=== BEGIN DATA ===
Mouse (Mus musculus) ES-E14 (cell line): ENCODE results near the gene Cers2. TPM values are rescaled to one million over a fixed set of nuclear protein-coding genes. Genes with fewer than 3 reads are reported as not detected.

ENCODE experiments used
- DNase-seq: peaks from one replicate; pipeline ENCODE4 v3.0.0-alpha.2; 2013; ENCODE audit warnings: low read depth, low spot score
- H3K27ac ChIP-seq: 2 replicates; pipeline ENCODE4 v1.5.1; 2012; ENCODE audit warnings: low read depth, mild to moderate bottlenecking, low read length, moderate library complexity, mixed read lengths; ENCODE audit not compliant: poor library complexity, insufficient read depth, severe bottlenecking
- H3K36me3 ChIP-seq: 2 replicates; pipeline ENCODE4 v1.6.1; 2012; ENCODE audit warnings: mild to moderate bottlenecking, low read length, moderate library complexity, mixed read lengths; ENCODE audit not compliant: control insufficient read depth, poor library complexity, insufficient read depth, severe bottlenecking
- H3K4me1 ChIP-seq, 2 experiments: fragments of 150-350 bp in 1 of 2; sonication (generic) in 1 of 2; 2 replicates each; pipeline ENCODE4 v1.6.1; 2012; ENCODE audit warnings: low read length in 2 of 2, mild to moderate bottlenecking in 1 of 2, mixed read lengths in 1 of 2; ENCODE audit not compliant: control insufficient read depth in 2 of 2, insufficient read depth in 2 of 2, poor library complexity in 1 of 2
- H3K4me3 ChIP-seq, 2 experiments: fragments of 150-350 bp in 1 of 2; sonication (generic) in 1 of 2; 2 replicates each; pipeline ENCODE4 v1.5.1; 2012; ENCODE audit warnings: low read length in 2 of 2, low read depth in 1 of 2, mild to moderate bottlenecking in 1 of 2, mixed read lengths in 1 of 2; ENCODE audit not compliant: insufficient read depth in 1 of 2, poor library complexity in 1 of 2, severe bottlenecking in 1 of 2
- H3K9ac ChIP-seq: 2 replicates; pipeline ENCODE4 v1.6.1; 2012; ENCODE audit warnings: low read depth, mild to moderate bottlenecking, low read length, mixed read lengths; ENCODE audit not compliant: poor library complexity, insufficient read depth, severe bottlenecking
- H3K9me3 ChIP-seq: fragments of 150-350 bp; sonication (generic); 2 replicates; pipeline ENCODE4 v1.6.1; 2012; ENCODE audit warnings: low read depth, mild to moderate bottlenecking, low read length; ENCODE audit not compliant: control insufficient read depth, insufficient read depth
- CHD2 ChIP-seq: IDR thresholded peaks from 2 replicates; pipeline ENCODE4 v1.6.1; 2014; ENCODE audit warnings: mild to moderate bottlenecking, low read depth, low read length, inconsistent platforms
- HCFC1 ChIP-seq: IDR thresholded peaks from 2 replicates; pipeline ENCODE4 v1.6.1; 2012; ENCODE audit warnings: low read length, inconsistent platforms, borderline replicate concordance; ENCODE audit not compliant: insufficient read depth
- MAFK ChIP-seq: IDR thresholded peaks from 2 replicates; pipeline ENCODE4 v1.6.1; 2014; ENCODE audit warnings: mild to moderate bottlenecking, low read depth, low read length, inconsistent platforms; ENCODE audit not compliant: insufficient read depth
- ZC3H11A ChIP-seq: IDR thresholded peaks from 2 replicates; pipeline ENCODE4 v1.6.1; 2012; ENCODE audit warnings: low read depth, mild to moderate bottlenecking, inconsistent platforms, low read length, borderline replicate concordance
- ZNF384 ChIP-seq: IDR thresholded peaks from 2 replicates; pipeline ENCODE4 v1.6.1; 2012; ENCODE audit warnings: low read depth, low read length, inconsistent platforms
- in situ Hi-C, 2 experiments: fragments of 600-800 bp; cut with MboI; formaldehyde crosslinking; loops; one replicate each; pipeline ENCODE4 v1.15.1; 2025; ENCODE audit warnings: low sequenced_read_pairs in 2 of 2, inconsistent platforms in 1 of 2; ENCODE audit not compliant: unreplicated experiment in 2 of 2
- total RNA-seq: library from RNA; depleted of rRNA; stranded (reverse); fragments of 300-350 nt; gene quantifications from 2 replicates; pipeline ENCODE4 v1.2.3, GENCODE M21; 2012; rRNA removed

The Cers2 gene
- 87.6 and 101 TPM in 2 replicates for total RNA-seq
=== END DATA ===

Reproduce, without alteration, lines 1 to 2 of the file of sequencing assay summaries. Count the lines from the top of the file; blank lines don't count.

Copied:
Mouse (Mus musculus) ES-E14 (cell line): ENCODE results near the gene Cers2. TPM values are rescaled to one million over a fixed set of nuclear protein-coding genes. Genes with fewer than 3 reads are reported as not detected.

ENCODE experiments used